Even though you can take a sick leave or hospitalisation leave during the notice period, it will in no way change your last day of employment. You are still considered an employee until the end of your notice period. Your employer is also not allowed by law to extend your notice period in any way.
Normally, the notice period is meant to offer you and your employer time to plan for a handover of duties. As a responsible employee, you should work with your employer to ensure a smooth transition, and in as many ways as possible avoid taking leaves that will seem unusual.
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What is a Notice Period?
A notice period is simply regarded as the length of time you will continue working between delivering your resignation letter until your final day of work. These notice periods are normally two weeks or longer. Howbeit, you can determine the needed length of your notice period by considering variables like the state of your current projects and the schedule of your co – workers.
But irrespective of what you think, when exiting a company, it is standard protocol to provide your supervisor with a letter of resignation. And after you submit your letter with a reasonable notice period, you show respect by coming to work as usual, allowing your supervisor enough time to organize workflow and tasks prior to your departure.
However, as an employee, you can only take personal or sick leave during a notice period if you provide notice of the leave as soon as possible or even provide evidence if the employer asks for it (e.g. medical certificate). However, remember that an employer cannot force an employee to take a leave as part of the notice period.
Nonetheless, just because you put in your resignation letter doesn’t mean your employer is required to guarantee that you can work through your notice period. There are many other reasons why your employer could let you go even if you extended the courtesy of providing advance or written notice that you are leaving the company.
Factors to Consider Before Calling in Sick During a Notice Period
An employee can take annual or sick leave during a notice period if the employer agrees to the leave. But there are other factors to consider to avoid being on the wrong side of the law. These factors include;
Pay in Lieu of Notice
If for instance you call in sick and your employer says, “Let us just go ahead and end the employment relationship now,” the employer might be indirectly suggesting what’s called “pay in lieu of notice.” It simply entails that the employer accepts your resignation but may not see the need in continuing the relationship beyond the date on which you gave notice.
Howbeit, it is odd that the pay-in-lieu -of notice occurs after you call in sick and not on the date you tendered your resignation. For clarification, always confirm that your employer accepted your resignation but that the company will pay you for the remainder of your notice period.
Always Seek Clarification
It is always advisable you ask your employer to clarify whether your employment record will reflect resignation or termination. You will need this information anyway so that you can explicitly state to future employers what they will find when they call your previous employer for verification as part of a background check.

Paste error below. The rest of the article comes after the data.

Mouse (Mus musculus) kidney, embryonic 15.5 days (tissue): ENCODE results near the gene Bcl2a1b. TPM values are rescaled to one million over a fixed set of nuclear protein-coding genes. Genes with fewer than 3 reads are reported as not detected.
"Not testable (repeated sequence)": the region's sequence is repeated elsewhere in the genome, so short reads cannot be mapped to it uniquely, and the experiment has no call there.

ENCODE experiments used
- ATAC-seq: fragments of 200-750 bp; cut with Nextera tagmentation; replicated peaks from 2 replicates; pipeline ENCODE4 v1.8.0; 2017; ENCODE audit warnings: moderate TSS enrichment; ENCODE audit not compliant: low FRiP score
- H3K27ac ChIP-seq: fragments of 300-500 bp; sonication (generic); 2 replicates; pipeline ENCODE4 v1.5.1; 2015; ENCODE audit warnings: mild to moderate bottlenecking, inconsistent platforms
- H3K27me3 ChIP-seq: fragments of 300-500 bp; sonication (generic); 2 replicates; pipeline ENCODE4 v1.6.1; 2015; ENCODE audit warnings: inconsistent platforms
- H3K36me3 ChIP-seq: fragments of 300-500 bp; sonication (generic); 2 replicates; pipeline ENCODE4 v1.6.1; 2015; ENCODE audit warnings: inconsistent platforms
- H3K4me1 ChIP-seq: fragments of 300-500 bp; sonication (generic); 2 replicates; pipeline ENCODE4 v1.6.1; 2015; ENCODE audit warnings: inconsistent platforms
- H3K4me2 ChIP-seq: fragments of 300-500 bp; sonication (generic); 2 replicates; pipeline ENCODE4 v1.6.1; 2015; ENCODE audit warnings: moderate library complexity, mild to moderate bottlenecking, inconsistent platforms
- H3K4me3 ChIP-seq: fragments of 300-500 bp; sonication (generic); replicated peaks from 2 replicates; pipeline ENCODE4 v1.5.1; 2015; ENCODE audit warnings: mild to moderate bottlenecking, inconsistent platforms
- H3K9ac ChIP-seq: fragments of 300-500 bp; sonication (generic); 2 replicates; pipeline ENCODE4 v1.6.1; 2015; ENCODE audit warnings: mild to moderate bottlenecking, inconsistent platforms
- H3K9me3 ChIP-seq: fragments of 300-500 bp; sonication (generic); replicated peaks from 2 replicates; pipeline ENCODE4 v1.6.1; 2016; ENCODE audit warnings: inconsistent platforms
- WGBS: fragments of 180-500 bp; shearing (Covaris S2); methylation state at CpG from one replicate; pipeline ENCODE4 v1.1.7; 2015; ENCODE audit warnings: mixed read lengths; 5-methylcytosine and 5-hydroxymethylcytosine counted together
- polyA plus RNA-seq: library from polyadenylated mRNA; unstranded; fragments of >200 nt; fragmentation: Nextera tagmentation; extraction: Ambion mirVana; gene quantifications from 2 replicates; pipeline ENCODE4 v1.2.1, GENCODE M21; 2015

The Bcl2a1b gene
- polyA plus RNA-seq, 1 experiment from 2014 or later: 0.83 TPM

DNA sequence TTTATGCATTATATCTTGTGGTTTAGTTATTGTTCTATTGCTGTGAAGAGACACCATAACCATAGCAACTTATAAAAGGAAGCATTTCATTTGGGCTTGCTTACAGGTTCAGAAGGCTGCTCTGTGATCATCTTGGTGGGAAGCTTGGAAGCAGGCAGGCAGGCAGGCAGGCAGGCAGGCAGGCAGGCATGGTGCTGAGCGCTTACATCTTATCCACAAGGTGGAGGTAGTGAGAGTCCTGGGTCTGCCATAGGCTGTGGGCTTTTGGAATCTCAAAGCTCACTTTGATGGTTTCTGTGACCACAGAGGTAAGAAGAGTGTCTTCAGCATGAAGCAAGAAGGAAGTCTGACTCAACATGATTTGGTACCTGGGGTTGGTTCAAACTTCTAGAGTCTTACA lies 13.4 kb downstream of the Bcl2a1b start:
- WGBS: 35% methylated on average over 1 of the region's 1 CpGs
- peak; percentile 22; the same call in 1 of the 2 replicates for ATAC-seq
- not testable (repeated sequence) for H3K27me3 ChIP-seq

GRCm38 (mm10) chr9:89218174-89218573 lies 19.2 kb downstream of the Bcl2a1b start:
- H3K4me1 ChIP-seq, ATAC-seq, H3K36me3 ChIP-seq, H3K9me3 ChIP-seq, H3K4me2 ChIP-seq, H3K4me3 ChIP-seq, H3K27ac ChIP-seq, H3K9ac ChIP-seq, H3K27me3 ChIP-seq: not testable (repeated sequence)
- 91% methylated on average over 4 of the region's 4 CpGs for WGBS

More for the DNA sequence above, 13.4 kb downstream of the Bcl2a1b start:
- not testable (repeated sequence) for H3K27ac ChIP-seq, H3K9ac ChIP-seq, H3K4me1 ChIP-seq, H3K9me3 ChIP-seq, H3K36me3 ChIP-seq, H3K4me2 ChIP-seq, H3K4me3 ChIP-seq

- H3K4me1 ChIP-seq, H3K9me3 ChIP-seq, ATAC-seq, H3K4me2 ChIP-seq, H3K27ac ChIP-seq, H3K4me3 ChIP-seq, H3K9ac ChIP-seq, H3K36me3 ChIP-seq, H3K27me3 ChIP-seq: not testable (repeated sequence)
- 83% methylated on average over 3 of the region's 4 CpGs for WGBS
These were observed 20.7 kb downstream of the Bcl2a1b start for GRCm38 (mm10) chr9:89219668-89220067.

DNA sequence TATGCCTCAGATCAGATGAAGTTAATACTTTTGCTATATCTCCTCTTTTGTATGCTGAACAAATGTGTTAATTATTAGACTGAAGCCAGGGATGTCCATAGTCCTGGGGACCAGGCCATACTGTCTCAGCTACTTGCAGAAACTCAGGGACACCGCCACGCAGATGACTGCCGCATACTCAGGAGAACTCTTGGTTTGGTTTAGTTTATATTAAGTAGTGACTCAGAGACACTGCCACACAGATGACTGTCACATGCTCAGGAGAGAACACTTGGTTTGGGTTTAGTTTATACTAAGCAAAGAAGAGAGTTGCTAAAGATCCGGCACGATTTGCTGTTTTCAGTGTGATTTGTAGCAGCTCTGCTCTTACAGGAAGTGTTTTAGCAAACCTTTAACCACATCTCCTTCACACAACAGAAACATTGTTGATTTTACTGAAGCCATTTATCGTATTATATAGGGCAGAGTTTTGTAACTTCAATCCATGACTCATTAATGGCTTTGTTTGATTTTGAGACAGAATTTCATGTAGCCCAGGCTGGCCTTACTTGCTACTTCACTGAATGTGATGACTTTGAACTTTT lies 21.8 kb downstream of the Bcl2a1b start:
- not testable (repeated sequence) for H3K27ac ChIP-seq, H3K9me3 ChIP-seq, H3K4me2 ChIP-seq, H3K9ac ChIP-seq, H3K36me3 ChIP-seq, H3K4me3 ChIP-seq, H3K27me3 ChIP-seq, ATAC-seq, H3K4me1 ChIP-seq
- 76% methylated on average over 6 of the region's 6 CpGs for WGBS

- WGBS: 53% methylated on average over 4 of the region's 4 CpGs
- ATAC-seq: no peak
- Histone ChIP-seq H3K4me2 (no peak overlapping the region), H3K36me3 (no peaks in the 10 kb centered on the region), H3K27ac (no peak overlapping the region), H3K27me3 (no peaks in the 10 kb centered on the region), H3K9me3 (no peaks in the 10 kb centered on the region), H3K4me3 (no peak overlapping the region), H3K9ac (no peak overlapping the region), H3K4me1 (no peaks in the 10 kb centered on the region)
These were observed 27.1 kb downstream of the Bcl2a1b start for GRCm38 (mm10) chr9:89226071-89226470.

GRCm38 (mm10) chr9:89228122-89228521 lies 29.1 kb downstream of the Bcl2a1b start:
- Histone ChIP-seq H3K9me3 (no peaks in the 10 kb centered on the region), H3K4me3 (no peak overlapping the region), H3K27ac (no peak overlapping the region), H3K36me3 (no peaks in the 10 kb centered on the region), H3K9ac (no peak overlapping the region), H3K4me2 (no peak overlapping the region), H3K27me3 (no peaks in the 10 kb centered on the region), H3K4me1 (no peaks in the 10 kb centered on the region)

In addition, if your resignation was not accepted by the employer and the company insists that you were instead terminated, you could be eligible for unemployment benefits. But it is still pertinent you inquire from your state labour and industrial relations laws for specific guidance on your eligibility for benefits.
Most times, it tends to be difficult to justify eligibility for people who quit their jobs, but if you were terminated for reasons other than gross misconduct, you could receive weekly benefits until you find your next job.
Owing to the employment-at-will doctrine, which is a practice that most private sector employers follow, your employer can terminate the working relationship at any time of their choice. Note that the company does not need a reason, such as you calling in sick after you have given your two – week notice that you are leaving.
Notice or not, your employer can cut all ties at any time, for any reason or for no reason, with or without notice. Have it mind that the only time an employer can’t terminate you based on the at – will doctrine is when you have an employment agreement, when you are protected by a labour union contract or if you exercise your rights under public policy.
Possible FMLA Violations
You should also know that there is a possibility that your employer may be violating the Family and Medical Leave Act, or FMLA, if you were previously approved for intermittent leave and the day you called in sick was a FMLA – related absence.
In the United States, the FMLA offers up to 12 weeks of unpaid, job – protected leave for a serious health condition of your own or a family member. Some FMLA – eligible workers take intermittent leave for conditions that require brief, periodic absences, such as taking one day off each week for radiation therapy.
Nonetheless, if you called in sick as part of your intermittent leave that is already approved under FMLA, then your employer may be violating the FMLA law if you get fired for using a sick day that is part of your intermittent leave entitlement. Remember, even if you have only two weeks or less to go until you leave the company, under FMLA your job is still protected.
Whether you are in a position for a few months or a few years, it is always advisable to leave on positive terms. When you apply for future positions, you may need recommendations or referrals from your current employer. Providing a considerate notice may increase your former employer’s likelihood to speak positively about your time with the company. However, if you are fired after calling in sick, ask your employer if you will be paid.